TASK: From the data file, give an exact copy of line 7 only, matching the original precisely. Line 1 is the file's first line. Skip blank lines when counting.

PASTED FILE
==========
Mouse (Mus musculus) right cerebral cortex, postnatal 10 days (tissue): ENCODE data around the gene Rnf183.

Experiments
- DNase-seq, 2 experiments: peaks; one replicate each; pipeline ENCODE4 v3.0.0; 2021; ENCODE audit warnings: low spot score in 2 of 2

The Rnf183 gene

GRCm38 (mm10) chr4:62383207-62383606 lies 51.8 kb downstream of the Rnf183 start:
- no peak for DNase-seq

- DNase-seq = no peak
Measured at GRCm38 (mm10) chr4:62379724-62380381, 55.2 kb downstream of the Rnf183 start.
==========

- DNase-seq = no peak